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Today in history… mortar bomb attack on Downing Street

12:00am | & Lifestyle

A PERILOUSLY near miss by IRA bombers targeting the top tier of British government led to heightened security and widespread shock at just how close they had come.

It happened on Monday February 7th, 1991, when three mortar shells were fired at the rear of 10 Downing Street during a high level Cabinet meeting. Two of them overshot, landing on the adjacent Mountbatten Green, but the third exploded in the rear garden of Number 10, shaking the building and scorching its wall.

Four people, including two policemen, sustained minor injuries, but although no-one was killed, the attack was far too close for comfort. The Provisional IRA, in its fight for a united and independent Ireland, had used homemade mortars several times on Irish soil, but never before on the British mainland.

Mortars are simple tubes which launch explosive shells in a high-arcing trajectory to drop on their targets from above, a bit like a ‘lob’ shot in tennis. The difficulty is in aiming them accurately enough to land successfully on a specific target. The IRA sanctioned the idea of a mortar attack on Downing Street some years in the mid-1980s, hoping to assassinate its number one target, Prime Minister Margaret Thatcher. Planning was well under way when she unexpectedly resigned in November 1990, so it was decided to proceed against her successor, John Major.

Two mortar experts were sent from Ireland to help build the mortars and scout a location from where they could be fired at 10 Downing Street. They were assembled in the back of a Transit van with a hole cut in its roof for the shells to be fired through. The chosen firing location was at the junction of Whitehall with Horse Guards Avenue, more than 200 yards from the target. It required the shells to be launched up and over several tall buildings, with no line of sight to the target.

With the planning in place it was just a matter of waiting for a time when it was known in advance that senior government figures, including the Prime Minister, would be meeting inside 10 Downing Street. That opportunity came on February 7th, with a meeting of the ‘War Cabinet’ to discuss the ongoing Gulf War, attended by several senior Ministers, other Cabinet members and civil servants.

At around 10am, with snow falling in the capital, the unknown driver of the van parked it at the predetermined location and set the timed fuses on the three mortars inside before making good his escape on a motorbike which had been left nearby. At 10-08am a policeman was walking towards the van to investigate it when the mortars launched in quick succession, followed by an incendiary device designed to set the van on fire and destroy any forensic evidence.

Each mortar shell was four-and-a-half feet long, weighed 140lbs and carried a 40lb payload of plastic explosive, designed to detonate on impact. Two shells overshot their target and landed on Mountbatten Green, one exploding and making a large crater, but the other failing to detonate. The third exploded in the back garden of 10 Downing Street, just 30 yards from where the Cabinet Meeting was taking place inside.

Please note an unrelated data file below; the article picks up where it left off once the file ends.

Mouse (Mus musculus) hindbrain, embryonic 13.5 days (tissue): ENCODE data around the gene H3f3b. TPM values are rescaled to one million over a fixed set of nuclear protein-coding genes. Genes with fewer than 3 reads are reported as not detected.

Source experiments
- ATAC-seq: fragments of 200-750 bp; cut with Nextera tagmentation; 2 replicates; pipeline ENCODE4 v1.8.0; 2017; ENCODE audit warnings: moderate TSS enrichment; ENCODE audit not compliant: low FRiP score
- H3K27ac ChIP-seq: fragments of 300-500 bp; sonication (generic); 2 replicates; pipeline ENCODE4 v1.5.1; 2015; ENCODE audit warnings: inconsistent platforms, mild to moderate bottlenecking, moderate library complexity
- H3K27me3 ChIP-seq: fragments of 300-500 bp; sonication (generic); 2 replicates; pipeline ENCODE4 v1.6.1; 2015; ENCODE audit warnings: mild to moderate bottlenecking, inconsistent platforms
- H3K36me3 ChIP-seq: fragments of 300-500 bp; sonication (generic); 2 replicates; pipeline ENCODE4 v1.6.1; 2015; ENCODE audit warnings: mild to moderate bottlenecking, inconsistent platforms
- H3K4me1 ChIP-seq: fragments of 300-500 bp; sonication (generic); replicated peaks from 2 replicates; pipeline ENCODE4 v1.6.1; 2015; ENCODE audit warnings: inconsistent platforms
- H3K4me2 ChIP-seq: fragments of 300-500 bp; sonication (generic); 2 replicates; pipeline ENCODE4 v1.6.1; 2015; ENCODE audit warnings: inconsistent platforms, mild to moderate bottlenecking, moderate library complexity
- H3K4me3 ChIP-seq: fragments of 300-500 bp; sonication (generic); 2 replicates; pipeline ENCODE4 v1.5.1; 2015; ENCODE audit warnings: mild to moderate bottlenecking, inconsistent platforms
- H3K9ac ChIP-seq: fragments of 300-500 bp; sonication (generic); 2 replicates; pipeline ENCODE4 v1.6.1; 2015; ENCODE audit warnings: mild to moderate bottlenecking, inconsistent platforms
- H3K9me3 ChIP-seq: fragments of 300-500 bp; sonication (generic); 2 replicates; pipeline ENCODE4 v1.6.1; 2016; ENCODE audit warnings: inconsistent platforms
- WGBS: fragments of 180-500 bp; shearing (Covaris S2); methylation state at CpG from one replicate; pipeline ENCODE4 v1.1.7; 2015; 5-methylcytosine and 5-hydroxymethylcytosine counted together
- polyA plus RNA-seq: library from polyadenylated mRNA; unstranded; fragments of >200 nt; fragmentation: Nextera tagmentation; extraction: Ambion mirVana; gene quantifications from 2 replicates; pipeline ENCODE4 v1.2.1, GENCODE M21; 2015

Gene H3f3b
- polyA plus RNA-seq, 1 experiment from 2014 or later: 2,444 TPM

It left a crater several feet deep and shook the building, scorching its back wall, but the netted bomb-proof windows of the Cabinet Office held firm. Inside, people ducked under the table for cover, as they had been trained to do, half-expecting another explosion. When it didn’t come, the Prime Minister calmly announced: “I think we’d better start again… somewhere else.”

The room was quickly evacuated and the meeting reconvened just 10 minutes later in the more secure Cabinet Office Briefing Rooms (COBRA) in Whitehall. Meanwhile, hundreds of police officers converged on the area around Downing Street, sealing off the ‘government district’ from the Houses of Parliament to Trafalgar Square. It remained on shutdown for around eight hours, with hundreds of government employees locked in their buildings for their own safety.

The Provisional IRA quickly claimed responsibility for the attack, saying it served as a warning that nowhere was safe for the British government and it would be “forced to meet in bunkers”. The Prime Minister responded by pointing out the attack had failed, saying: “Our determination to beat terrorism cannot be beaten by terrorism. The IRA’s record is one of failure in every respect, and that failure was demonstrated yet again today.

However, Peter Gurney, head of the Explosives Section at the Metropolitan Police’s Anti-Terrorist Branch, was less dismissive in his appraisal of the attack: “It was a remarkably good aim,” he said, “if you consider that the bomb was fired 250 yards across Whitehall with no direct line of sight.

“Technically, it was quite brilliant and I’m sure that many army crews, given a similar task, would be very pleased to drop a bomb that close. You’ve got to park the launch vehicle in an area which is guarded by armed men and you’ve got less than a minute to do it. I was very, very surprised at how good it was. If the angle of fire had been moved about five or ten degrees, then those bombs would actually have impacted on Number Ten.”

Having personally defused the unexploded shell, Mr Gurney was in no doubt of the carnage that could have been caused if there had been a direct hit on the building.

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